Although there are a lot of laughs in the new movie "Identity Thief," this comedy should also be a wake-up call to Americans about the ever-present threat of identity fraud, which the Federal Trade Commission (FTC) estimates affects roughly 9 million Americans every year. Because of the androgynous name of Jason Bateman's character Sandy, the so-called identity thief, played by Melissa McCarthy, is able to keep up the ruse and use Sandy's good credit to finance her lavish lifestyle.
You don't have to have a misleading name to be the victim of identity theft, however. In reality, an identity theif might not even need to know your name in order to destroy your credit score.
Many identity thieves actually look to steal the identities of small children who have never opened up a line of credit in their own name before. Unlike Sandy, who is your average, middle-aged family man, the ideal candidate for identity theft is actually someone with a blank credit report.
A blank credit history is ideal for thieves
The piece of information identity thieves value most is an individual's Social Security number (SSN). The SSN of a person with no credit history can be used to open up an account under any name as most lenders don't verify the name of an SSN if there isn't an existing credit history. This means that a thief could use their own name, or even a fake identity, with a child's SSN to ring up debt and ruin the credit score attached to that number. If that theft isn't detected, this debt may surprise the victim when they apply for their first loan or credit card years after the theft has been committed.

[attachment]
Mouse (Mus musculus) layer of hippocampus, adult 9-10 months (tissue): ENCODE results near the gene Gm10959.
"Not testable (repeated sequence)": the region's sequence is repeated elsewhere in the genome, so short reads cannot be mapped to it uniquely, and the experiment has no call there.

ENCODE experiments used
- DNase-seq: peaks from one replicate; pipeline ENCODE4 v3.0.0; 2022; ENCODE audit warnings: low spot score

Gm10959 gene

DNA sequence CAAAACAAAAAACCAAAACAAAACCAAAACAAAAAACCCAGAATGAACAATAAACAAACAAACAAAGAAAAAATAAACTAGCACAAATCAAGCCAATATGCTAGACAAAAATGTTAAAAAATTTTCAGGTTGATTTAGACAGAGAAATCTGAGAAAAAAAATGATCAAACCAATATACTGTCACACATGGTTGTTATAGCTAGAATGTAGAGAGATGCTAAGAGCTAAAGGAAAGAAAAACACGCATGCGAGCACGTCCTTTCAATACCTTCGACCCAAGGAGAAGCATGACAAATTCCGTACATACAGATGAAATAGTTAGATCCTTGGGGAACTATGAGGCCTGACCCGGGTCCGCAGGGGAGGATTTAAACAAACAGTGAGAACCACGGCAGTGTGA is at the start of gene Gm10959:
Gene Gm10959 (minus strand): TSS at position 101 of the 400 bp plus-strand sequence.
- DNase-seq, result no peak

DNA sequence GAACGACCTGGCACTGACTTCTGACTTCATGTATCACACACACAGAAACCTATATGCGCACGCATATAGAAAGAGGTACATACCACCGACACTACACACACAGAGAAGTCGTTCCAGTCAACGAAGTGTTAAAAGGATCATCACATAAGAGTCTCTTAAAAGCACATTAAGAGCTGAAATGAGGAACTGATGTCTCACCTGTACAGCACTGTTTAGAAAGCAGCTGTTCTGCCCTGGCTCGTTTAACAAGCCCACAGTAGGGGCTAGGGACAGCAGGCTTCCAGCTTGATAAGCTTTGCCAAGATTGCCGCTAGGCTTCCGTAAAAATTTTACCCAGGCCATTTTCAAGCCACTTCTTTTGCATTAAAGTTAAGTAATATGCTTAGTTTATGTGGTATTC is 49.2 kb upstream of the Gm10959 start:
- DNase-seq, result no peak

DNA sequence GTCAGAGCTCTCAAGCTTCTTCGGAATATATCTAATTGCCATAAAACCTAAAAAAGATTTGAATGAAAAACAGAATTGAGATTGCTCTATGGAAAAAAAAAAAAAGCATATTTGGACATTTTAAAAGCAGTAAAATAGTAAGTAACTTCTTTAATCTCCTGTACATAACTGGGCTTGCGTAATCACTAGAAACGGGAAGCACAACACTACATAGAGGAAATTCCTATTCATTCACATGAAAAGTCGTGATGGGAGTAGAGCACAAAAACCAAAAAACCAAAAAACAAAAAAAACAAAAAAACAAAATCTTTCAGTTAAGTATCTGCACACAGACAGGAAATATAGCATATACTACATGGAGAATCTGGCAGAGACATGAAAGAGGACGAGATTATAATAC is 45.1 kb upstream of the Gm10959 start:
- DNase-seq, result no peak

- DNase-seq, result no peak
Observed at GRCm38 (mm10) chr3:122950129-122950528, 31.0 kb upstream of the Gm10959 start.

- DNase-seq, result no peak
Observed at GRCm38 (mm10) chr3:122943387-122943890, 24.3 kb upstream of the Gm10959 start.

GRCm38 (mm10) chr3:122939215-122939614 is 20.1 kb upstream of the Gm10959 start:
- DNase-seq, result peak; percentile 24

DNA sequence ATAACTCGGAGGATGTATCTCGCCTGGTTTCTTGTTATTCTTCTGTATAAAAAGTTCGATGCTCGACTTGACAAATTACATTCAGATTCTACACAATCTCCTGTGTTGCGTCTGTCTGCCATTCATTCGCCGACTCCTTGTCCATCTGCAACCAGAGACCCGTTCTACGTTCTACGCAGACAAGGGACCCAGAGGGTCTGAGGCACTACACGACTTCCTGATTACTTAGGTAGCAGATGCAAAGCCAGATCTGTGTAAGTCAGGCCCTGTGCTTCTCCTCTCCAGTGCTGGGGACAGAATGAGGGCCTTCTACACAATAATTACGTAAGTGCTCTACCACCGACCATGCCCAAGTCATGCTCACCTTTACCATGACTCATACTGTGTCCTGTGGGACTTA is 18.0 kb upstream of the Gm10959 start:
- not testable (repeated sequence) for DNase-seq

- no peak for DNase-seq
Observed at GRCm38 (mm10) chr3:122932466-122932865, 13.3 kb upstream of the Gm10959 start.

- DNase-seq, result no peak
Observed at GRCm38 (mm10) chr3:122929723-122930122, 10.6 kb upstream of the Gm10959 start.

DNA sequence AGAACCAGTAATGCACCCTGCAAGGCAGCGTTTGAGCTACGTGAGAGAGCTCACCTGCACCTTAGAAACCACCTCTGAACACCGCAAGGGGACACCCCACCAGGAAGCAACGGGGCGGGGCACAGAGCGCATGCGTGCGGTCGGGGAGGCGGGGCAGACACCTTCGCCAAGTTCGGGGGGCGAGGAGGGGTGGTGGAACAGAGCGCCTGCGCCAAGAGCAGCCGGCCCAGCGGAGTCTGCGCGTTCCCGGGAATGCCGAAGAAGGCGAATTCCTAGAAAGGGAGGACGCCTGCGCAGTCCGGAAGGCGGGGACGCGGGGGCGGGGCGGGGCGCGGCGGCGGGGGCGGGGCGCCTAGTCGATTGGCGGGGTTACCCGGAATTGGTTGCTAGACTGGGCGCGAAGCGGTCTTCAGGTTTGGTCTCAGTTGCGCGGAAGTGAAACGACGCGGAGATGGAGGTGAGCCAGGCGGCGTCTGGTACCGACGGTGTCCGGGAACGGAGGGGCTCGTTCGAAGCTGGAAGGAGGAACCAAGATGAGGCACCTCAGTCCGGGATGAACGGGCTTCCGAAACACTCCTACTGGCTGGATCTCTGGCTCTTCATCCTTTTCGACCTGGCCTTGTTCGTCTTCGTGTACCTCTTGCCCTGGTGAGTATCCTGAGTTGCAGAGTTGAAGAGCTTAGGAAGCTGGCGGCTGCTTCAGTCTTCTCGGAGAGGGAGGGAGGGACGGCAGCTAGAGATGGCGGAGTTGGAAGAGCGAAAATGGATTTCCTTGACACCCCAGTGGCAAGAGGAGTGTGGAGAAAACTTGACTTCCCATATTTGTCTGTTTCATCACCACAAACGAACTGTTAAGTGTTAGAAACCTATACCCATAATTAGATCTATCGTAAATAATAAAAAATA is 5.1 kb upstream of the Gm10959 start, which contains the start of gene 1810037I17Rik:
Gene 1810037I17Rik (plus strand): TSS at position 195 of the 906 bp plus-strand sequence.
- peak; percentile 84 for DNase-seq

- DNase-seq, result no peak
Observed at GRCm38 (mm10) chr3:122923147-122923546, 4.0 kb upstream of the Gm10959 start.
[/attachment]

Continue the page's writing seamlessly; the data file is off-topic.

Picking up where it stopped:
Not all victims look like Jason Bateman
The new movie may inspire parents to take steps to protect themselves from identity theft, but they should extend that protection to everyone in their household — even younger children. Although the movie may be top-notch entertainment, identity theft is clearly not a laughing matter, especially when it involves children.
By enrolling the entire family into an identity monitoring service, parents will be alerted to any peculiar activity that might be taking place under their child's name. The FTC reports that this is the fastest growing demographic for identity theft — not middle-aged men like Sandy.